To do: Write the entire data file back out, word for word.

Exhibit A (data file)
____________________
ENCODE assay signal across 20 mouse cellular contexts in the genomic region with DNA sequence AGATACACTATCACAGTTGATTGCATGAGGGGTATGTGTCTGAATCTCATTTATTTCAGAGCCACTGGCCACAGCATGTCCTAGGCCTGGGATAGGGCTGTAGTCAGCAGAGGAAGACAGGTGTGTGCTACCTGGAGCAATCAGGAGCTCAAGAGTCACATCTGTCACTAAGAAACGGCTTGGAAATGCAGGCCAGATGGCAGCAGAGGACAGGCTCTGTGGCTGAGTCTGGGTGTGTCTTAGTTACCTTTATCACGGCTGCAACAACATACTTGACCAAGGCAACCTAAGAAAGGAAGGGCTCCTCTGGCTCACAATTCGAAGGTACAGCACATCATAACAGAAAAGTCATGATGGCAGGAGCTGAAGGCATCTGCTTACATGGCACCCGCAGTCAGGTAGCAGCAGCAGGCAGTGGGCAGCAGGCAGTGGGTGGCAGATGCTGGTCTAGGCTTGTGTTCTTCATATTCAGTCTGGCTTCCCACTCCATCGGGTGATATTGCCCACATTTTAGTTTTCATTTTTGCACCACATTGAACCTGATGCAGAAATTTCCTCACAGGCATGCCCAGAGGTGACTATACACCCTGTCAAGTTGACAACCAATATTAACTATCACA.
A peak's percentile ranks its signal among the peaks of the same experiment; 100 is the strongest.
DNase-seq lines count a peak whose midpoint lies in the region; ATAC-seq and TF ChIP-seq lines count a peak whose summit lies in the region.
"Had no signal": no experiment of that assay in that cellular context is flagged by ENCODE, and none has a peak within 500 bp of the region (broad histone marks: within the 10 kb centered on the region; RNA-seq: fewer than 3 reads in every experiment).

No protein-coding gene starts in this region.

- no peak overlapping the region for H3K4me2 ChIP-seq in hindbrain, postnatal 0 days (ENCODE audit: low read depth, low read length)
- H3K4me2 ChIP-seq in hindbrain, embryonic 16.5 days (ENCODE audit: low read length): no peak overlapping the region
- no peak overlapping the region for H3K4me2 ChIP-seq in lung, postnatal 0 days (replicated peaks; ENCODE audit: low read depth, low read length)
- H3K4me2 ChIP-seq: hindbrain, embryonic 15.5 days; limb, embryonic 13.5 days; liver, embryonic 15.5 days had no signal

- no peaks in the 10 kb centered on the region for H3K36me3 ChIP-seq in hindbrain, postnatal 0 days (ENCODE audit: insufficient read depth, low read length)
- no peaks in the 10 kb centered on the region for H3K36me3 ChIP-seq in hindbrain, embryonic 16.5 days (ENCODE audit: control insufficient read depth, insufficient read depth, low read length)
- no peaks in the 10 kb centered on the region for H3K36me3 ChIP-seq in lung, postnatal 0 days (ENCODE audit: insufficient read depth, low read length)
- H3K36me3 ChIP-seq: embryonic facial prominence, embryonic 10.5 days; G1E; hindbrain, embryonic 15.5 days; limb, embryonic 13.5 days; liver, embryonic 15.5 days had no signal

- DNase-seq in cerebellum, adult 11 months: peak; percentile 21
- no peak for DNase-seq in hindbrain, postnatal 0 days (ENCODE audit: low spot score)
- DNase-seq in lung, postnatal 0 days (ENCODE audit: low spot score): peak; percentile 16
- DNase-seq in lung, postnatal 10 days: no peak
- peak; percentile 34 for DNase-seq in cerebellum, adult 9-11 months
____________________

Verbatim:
ENCODE assay signal across 20 mouse cellular contexts in the genomic region with DNA sequence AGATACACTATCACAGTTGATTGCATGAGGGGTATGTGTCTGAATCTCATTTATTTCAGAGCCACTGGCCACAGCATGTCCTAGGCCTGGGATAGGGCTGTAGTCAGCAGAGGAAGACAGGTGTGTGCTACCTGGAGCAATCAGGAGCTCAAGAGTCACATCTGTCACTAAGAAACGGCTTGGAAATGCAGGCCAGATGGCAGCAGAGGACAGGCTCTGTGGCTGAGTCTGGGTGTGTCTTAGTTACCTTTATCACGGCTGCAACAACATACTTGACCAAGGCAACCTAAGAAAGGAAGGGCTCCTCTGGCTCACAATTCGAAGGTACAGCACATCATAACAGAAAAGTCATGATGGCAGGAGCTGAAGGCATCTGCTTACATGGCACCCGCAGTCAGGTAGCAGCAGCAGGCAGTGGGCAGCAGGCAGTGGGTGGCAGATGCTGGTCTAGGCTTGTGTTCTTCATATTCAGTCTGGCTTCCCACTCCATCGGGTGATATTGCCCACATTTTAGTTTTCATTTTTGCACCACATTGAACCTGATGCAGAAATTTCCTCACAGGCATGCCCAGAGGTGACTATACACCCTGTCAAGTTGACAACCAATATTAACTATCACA.
A peak's percentile ranks its signal among the peaks of the same experiment; 100 is the strongest.
DNase-seq lines count a peak whose midpoint lies in the region; ATAC-seq and TF ChIP-seq lines count a peak whose summit lies in the region.
"Had no signal": no experiment of that assay in that cellular context is flagged by ENCODE, and none has a peak within 500 bp of the region (broad histone marks: within the 10 kb centered on the region; RNA-seq: fewer than 3 reads in every experiment).

No protein-coding gene starts in this region.

- no peak overlapping the region for H3K4me2 ChIP-seq in hindbrain, postnatal 0 days (ENCODE audit: low read depth, low read length)
- H3K4me2 ChIP-seq in hindbrain, embryonic 16.5 days (ENCODE audit: low read length): no peak overlapping the region
- no peak overlapping the region for H3K4me2 ChIP-seq in lung, postnatal 0 days (replicated peaks; ENCODE audit: low read depth, low read length)
- H3K4me2 ChIP-seq: hindbrain, embryonic 15.5 days; limb, embryonic 13.5 days; liver, embryonic 15.5 days had no signal

- no peaks in the 10 kb centered on the region for H3K36me3 ChIP-seq in hindbrain, postnatal 0 days (ENCODE audit: insufficient read depth, low read length)
- no peaks in the 10 kb centered on the region for H3K36me3 ChIP-seq in hindbrain, embryonic 16.5 days (ENCODE audit: control insufficient read depth, insufficient read depth, low read length)
- no peaks in the 10 kb centered on the region for H3K36me3 ChIP-seq in lung, postnatal 0 days (ENCODE audit: insufficient read depth, low read length)
- H3K36me3 ChIP-seq: embryonic facial prominence, embryonic 10.5 days; G1E; hindbrain, embryonic 15.5 days; limb, embryonic 13.5 days; liver, embryonic 15.5 days had no signal

- DNase-seq in cerebellum, adult 11 months: peak; percentile 21
- no peak for DNase-seq in hindbrain, postnatal 0 days (ENCODE audit: low spot score)
- DNase-seq in lung, postnatal 0 days (ENCODE audit: low spot score): peak; percentile 16
- DNase-seq in lung, postnatal 10 days: no peak
- peak; percentile 34 for DNase-seq in cerebellum, adult 9-11 months